Hundreds of dementia patients in Scotland under the age of 65 have missed out on a year of free personal care after the SNP delayed introducing Frank’s Law.
New analysis has found that, at the end of March 2018, there were 867 people below the age threshold being treated for the illness.
Campaigners and opposition politicians had called for the rule change to be brought in from the beginning of April 2018 following the passing of legislation in September 2017.
However, SNP ministers decided only to introduce the changes from 2019, meaning hundreds of patients – many of whom are gravely ill – have had to fund their own care packages in the meantime.
Frank’s Law is named after dementia sufferer and former Dundee United footballer Frank Kopel, who died at the age of 65 in 2014, having been diagnosed six years previously.
The SNP consistently refused to introduce the law change to open up free personal care to dementia patients under the age of 65 in the face of strong lobbying from, among others, Frank’s wife Amanda.
Eventually, after shadow health secretary Miles Briggs threatened to launch a member’s bill to force through the move, the SNP caved.
Analysis of ISD Scotland figures has revealed that in 2017/18 there were 484 dementia patients aged between 60 and 64; a further 245 aged from 55 to 59; and 85 who were 50 to 54.
In addition, 38 were aged between 40 and 49, and 16 patients receiving dementia medication were 39 and under.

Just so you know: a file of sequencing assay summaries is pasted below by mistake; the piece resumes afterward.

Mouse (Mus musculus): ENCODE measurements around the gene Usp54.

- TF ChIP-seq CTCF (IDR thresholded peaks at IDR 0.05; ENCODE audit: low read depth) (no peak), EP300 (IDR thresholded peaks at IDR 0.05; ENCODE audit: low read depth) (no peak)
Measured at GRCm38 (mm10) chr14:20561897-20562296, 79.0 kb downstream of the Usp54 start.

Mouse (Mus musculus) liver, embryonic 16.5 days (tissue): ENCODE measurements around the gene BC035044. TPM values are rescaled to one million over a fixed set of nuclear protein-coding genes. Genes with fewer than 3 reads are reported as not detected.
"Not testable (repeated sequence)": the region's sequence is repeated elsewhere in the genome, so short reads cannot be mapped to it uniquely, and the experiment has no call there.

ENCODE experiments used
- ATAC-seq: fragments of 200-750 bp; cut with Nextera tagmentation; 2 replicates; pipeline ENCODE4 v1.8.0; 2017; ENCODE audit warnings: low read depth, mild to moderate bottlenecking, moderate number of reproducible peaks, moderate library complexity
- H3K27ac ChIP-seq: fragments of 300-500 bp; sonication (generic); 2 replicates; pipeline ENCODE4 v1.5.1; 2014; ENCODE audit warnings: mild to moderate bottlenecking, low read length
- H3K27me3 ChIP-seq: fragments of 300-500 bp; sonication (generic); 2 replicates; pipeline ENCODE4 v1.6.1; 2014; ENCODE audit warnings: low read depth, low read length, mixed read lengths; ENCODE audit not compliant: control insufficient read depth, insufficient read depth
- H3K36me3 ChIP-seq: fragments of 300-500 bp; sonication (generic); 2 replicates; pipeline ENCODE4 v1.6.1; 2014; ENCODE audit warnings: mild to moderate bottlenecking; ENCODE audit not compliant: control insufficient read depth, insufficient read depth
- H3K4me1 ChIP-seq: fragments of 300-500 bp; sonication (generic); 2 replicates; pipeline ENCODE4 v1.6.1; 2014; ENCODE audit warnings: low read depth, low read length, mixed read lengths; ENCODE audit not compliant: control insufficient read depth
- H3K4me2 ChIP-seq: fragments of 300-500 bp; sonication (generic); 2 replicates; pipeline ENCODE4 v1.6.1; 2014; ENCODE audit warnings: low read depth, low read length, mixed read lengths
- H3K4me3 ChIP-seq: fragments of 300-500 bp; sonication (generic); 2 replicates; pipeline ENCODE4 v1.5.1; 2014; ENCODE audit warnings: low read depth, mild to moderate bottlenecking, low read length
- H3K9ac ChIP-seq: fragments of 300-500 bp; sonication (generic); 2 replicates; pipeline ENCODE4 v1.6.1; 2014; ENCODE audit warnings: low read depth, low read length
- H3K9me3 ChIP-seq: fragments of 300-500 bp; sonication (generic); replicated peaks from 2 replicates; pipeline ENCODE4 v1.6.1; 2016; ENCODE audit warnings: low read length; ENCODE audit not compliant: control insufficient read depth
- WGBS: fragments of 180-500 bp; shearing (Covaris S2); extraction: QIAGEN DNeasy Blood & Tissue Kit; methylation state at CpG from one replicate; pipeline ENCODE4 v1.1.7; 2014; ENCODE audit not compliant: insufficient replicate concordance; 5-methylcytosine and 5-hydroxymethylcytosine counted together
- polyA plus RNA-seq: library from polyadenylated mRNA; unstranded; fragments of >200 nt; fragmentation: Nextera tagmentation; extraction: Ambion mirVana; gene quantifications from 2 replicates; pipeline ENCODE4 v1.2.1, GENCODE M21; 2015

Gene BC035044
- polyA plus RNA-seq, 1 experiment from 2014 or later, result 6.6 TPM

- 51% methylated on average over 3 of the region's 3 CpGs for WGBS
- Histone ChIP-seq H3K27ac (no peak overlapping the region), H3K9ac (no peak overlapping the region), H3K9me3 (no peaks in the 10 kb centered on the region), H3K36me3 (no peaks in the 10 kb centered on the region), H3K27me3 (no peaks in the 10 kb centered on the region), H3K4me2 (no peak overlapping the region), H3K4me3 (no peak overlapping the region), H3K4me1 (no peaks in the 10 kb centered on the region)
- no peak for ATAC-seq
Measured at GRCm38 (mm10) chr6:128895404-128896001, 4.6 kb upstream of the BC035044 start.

Scottish Conservative shadow health secretary Miles Briggs said:
“The SNP was dragged kicking and screaming to agree to bring in Frank’s Law.
“As soon as the legislation was passed it should have been brought in at the next reasonable opportunity, which would have been April 2018.
“Instead, the nationalists dithered again, and as we can now see that means that hundreds of patients missed out.
“These figures clearly show that, in 2017/18, more than 800 patients aged under 65 were being treated for dementia in Scotland.
“At least if the SNP government had moved swiftly, those people could have caught a break by the time April came around.
“But for many, the SNP’s needless 12-month delay will have been too late.”
Amanda Kopel said:
“There have already been under 65s who were denied free personal care because of the repeated excuses about why Frank’s Law couldn’t be implemented until April 2019.
“I realise the wheels of government can turn slowly, but if things had been put in motion long before 2017 by the SNP, and if it had taken the issue seriously, Frank’s Law could have, and would have, been delivered long before now.
“How can you put a price on a person’s life? Sadly, that’s exactly what the SNP has done, but churning out excuse after excuse as to why it wasn’t feasible or affordable.
“I know there have been many people under 65 who have sadly passed away since the announcement in September. They were living in hope, and I am saddened for those who were unable to hang on to see this come into place.”
Notes to editors:
The SNP government finally confirmed Frank’s Law in September 2017, saying it would be enacted as of April 2019:
This followed repeated campaigning by the Scottish Conservatives:
The party then demanded patients should not have to wait until 2019, instead calling for it to be brought in a year earlier:
Latest figures have shown the number of under 65s being treated for dementia in Scotland as follows:
2017/18 – 867
2016/17 – 876
2015/16 – 808
2009/10 – 67